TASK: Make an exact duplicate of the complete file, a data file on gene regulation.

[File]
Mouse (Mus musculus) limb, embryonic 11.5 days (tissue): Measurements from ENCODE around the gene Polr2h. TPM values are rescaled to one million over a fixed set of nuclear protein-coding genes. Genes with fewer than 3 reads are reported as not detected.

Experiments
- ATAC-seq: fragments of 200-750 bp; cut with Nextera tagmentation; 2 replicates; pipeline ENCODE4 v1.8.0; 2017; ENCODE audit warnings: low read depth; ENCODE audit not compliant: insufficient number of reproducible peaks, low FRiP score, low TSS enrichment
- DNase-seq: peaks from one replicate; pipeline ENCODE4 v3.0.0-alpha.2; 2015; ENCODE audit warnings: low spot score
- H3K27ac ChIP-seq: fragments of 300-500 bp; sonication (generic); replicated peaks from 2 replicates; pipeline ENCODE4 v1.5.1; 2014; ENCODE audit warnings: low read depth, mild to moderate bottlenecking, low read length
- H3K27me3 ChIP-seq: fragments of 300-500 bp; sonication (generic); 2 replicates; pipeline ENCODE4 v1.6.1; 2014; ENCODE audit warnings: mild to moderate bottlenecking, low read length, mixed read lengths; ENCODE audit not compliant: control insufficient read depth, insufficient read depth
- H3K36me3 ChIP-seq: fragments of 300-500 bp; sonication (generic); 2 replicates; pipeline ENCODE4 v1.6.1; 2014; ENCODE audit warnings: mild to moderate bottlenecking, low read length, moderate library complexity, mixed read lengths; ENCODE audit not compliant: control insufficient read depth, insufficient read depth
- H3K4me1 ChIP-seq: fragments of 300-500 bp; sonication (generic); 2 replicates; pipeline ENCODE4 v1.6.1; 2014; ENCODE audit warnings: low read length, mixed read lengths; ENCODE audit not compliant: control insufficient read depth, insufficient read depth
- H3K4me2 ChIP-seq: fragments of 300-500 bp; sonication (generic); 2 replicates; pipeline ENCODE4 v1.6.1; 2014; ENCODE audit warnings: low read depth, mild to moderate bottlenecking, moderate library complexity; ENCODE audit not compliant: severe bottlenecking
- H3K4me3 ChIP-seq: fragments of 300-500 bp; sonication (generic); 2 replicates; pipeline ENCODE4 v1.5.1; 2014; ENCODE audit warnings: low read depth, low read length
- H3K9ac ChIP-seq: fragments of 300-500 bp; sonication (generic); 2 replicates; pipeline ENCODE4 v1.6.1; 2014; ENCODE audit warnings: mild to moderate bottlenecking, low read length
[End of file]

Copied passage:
Mouse (Mus musculus) limb, embryonic 11.5 days (tissue): Measurements from ENCODE around the gene Polr2h. TPM values are rescaled to one million over a fixed set of nuclear protein-coding genes. Genes with fewer than 3 reads are reported as not detected.

Experiments
- ATAC-seq: fragments of 200-750 bp; cut with Nextera tagmentation; 2 replicates; pipeline ENCODE4 v1.8.0; 2017; ENCODE audit warnings: low read depth; ENCODE audit not compliant: insufficient number of reproducible peaks, low FRiP score, low TSS enrichment
- DNase-seq: peaks from one replicate; pipeline ENCODE4 v3.0.0-alpha.2; 2015; ENCODE audit warnings: low spot score
- H3K27ac ChIP-seq: fragments of 300-500 bp; sonication (generic); replicated peaks from 2 replicates; pipeline ENCODE4 v1.5.1; 2014; ENCODE audit warnings: low read depth, mild to moderate bottlenecking, low read length
- H3K27me3 ChIP-seq: fragments of 300-500 bp; sonication (generic); 2 replicates; pipeline ENCODE4 v1.6.1; 2014; ENCODE audit warnings: mild to moderate bottlenecking, low read length, mixed read lengths; ENCODE audit not compliant: control insufficient read depth, insufficient read depth
- H3K36me3 ChIP-seq: fragments of 300-500 bp; sonication (generic); 2 replicates; pipeline ENCODE4 v1.6.1; 2014; ENCODE audit warnings: mild to moderate bottlenecking, low read length, moderate library complexity, mixed read lengths; ENCODE audit not compliant: control insufficient read depth, insufficient read depth
- H3K4me1 ChIP-seq: fragments of 300-500 bp; sonication (generic); 2 replicates; pipeline ENCODE4 v1.6.1; 2014; ENCODE audit warnings: low read length, mixed read lengths; ENCODE audit not compliant: control insufficient read depth, insufficient read depth
- H3K4me2 ChIP-seq: fragments of 300-500 bp; sonication (generic); 2 replicates; pipeline ENCODE4 v1.6.1; 2014; ENCODE audit warnings: low read depth, mild to moderate bottlenecking, moderate library complexity; ENCODE audit not compliant: severe bottlenecking
- H3K4me3 ChIP-seq: fragments of 300-500 bp; sonication (generic); 2 replicates; pipeline ENCODE4 v1.5.1; 2014; ENCODE audit warnings: low read depth, low read length
- H3K9ac ChIP-seq: fragments of 300-500 bp; sonication (generic); 2 replicates; pipeline ENCODE4 v1.6.1; 2014; ENCODE audit warnings: mild to moderate bottlenecking, low read length